I came across a beauty in my wonderful book Le Repertoire De La Cuisine (that I told you about HERE) called Sauce Romaine made with caramel, vinegar reduced stock and pignoli nuts with raisins. It is one of the sweet and sour family of sauces with ancient roots. One version was made with demi-glace and another with Espagnole (one of the mother sauces). I believe the inspiration for it may be very old. Raymonia is a medieval dish based on the Arabic Rummaniya with a sauce of pomegranate, ground almonds and sugar –– an ancient agrodolce (an Arabic-influenced Sicilian sweet and sour sauce still popular today like a gastrique). Not much of a stretch to go to the raisins and pine nuts of Sauce Romaine. After a thousand-odd years, this family of sauces is still divine with grilled poultry, game birds or pork or, as luck would have it, a small boar roast from D'Artagnan. It's also fat free, full of flavor and actually good for you with all that lovely reduced stock.
Wild Boar Roast with Sauce Romaine
1 D'Artagnan small boar roast or a pork roast (about 1 1/2 pounds)
salt and pepper
1 T olive oil
2 carrots, sliced
1 small onion, sliced
Brussel sprouts, sliced (optional)
2 t chopped herbs (sage or thyme would be nice)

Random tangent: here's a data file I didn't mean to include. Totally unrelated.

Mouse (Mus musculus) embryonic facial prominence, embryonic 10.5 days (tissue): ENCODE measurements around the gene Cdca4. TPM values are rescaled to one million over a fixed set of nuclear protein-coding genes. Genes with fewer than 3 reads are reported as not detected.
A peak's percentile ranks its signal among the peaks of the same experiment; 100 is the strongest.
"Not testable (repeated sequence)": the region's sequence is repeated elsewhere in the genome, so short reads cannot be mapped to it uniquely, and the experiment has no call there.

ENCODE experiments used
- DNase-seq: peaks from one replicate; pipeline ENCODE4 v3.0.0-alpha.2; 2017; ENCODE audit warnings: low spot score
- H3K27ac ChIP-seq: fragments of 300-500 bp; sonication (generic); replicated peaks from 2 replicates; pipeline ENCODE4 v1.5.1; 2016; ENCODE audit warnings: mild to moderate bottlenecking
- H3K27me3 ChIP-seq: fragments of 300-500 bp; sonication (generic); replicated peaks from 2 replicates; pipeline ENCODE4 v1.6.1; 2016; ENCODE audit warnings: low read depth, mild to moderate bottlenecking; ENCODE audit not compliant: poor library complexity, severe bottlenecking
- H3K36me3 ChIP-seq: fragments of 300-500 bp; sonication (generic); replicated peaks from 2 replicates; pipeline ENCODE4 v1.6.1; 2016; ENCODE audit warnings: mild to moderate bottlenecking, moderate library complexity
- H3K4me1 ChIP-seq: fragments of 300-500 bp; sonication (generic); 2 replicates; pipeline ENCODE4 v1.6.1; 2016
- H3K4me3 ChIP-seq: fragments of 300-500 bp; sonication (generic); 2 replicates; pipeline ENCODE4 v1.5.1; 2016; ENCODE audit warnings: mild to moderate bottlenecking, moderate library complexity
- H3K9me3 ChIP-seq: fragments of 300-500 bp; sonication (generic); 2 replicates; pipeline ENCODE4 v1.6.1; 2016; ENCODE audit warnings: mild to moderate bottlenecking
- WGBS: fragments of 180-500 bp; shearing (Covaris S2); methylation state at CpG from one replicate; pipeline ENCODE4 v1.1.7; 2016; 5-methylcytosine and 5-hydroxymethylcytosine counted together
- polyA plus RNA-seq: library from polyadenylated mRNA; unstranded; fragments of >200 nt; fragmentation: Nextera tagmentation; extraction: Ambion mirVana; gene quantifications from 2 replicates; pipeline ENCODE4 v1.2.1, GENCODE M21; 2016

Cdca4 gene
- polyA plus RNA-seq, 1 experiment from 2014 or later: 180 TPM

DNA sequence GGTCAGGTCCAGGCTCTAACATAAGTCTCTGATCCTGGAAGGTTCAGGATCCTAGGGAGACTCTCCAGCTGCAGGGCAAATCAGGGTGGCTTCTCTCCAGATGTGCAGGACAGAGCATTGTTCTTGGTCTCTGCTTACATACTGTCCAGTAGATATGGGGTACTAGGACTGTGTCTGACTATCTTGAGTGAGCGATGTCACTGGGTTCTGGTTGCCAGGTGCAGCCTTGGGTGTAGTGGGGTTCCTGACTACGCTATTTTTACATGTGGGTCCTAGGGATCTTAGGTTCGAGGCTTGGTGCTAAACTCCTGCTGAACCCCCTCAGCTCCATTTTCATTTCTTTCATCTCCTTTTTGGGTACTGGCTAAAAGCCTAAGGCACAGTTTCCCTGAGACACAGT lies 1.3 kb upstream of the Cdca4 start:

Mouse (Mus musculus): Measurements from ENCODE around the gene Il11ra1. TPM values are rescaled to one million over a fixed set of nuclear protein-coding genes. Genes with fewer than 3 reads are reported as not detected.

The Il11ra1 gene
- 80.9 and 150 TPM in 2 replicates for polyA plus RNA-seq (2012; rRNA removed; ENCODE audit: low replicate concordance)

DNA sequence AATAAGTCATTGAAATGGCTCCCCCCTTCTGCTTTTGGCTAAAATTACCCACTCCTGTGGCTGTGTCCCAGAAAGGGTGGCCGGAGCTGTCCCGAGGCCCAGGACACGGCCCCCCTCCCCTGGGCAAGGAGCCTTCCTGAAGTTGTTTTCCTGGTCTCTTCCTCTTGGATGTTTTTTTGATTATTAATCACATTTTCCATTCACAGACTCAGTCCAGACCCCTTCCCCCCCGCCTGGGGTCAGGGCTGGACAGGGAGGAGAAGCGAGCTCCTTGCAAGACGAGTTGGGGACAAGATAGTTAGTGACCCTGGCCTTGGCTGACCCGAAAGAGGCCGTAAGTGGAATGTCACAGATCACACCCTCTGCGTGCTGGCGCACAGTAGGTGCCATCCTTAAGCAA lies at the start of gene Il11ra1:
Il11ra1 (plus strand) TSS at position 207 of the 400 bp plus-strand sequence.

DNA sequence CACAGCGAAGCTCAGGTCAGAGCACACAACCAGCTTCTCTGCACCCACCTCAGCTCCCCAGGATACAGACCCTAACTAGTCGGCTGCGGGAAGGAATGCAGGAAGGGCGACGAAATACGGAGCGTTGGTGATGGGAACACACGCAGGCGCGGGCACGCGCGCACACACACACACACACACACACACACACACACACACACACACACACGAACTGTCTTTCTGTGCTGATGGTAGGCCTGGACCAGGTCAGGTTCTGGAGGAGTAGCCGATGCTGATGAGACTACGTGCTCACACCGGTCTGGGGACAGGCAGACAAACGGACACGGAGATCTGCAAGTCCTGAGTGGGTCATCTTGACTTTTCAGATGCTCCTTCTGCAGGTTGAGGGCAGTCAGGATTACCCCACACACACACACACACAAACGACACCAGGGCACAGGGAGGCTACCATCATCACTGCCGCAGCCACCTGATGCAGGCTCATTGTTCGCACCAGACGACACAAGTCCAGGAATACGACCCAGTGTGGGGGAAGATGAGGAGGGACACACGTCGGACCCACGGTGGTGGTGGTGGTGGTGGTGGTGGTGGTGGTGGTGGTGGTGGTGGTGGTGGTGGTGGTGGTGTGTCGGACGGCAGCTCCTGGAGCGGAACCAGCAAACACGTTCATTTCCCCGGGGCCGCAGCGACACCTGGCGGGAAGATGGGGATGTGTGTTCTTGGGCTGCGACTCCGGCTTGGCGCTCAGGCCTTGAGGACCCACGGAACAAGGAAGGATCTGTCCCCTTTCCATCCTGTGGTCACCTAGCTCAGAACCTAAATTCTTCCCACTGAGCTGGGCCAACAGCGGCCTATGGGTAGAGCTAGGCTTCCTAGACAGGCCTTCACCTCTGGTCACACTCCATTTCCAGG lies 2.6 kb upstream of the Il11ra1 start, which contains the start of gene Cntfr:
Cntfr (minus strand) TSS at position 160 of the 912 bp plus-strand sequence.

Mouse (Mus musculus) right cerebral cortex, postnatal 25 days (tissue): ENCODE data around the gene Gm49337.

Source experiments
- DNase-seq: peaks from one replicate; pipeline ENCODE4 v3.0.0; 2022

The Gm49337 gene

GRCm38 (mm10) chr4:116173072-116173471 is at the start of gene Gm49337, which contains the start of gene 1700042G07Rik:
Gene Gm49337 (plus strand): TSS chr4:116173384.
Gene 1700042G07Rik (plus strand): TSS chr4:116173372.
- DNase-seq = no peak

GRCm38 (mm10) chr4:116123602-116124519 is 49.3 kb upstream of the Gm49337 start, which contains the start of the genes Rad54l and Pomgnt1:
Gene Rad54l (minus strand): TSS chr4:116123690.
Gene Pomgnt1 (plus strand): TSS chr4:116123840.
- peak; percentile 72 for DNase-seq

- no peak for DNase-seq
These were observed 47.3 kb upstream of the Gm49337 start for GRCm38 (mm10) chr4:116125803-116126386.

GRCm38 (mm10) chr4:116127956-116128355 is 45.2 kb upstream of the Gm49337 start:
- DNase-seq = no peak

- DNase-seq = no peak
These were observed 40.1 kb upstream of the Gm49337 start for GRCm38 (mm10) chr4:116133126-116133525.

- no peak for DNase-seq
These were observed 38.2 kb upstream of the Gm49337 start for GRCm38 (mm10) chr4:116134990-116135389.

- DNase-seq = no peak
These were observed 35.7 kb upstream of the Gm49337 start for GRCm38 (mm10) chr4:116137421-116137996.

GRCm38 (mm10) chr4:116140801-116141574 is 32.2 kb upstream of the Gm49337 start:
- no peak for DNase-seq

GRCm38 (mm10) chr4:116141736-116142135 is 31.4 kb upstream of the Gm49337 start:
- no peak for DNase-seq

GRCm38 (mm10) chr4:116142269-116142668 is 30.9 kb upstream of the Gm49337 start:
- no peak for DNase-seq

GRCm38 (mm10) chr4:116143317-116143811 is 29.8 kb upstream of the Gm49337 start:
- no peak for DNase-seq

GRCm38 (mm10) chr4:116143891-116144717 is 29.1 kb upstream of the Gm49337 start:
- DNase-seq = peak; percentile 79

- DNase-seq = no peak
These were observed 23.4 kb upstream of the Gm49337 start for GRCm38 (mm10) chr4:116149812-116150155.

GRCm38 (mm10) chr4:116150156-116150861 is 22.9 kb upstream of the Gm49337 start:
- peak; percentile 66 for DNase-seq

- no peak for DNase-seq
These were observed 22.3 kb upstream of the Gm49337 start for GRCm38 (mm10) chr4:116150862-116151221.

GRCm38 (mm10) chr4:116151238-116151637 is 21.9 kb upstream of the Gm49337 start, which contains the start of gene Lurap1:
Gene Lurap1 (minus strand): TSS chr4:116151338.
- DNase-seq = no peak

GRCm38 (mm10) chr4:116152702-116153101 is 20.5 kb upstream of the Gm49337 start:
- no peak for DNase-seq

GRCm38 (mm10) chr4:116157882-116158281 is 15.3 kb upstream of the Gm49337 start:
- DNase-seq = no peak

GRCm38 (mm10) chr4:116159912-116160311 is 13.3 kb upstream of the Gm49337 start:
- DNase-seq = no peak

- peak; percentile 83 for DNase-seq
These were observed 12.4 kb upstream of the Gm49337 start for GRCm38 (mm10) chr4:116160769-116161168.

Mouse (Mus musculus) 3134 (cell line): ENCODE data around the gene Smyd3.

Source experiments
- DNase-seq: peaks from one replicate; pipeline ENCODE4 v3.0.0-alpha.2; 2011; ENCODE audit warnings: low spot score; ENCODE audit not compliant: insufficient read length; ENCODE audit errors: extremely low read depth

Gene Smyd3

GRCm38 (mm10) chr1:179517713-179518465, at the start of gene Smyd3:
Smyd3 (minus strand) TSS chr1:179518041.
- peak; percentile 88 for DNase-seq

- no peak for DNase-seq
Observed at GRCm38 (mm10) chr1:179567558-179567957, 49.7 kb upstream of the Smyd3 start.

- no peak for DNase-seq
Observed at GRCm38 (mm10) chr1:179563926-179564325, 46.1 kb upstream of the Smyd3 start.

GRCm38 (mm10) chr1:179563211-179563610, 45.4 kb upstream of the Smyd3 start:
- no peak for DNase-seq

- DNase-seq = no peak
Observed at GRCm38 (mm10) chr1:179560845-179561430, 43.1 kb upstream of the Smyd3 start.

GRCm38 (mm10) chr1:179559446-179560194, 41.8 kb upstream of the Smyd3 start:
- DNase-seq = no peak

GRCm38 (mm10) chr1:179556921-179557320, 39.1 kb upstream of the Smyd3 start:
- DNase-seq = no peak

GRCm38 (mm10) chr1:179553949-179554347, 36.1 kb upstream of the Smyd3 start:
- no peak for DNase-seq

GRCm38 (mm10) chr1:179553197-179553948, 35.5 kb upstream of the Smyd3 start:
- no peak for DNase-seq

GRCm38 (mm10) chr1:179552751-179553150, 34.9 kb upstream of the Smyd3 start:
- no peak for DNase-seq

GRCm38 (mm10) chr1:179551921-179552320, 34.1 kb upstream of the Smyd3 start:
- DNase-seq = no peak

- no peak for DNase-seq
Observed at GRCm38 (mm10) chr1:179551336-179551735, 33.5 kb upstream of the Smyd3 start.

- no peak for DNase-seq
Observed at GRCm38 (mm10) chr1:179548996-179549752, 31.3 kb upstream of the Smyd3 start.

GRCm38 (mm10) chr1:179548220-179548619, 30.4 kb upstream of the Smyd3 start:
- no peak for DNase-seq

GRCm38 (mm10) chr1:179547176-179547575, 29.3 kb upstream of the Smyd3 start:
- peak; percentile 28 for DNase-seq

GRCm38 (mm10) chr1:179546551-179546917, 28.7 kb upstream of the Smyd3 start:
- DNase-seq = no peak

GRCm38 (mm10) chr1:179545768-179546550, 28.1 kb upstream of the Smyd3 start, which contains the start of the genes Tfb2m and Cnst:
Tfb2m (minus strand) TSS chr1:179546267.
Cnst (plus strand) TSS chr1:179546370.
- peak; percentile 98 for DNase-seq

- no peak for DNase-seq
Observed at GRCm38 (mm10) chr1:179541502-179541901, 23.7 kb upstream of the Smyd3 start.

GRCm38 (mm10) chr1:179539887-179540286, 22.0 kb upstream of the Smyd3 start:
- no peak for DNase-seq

Preheat the oven to 375º. Toss the vegetables in some of the oil an put in the bottom of a small heavy pan. Oil the roast and rub with salt and pepper and herbs. Put the roast on top of the vegetables and roast for about 35 minutes or until the inner temperature is 140º.
It comes with a string covering which you can remove but it will spread. It is better to leave it on or tie it up so the roast cooks properly (so some isn't overdone).
Tent the meat and rest for 10 minutes. Place the vegetables on the platter and slice the roast. Spoon the sauce over the roast and serve warm or room temperature.
2 T sugar
1/2 c vinegar
1 c demi-glace from D'Artagnan
2 T Sauce Espagnole (optional)
1/2 c white raisins
1/4 c pignoli nuts
Melt the sugar gently in a heavy pan. When it melts and browns remove from the heat and add the vinegar. Reduce it to a thin syrupy consistency. Add the demi-glace and raisins and reduce somewhat.
The sauce will thicken on its own as it cools - the raisins will also soak up some of the sauce so don't go nuts reducing it. Serve it warm or at room temperature.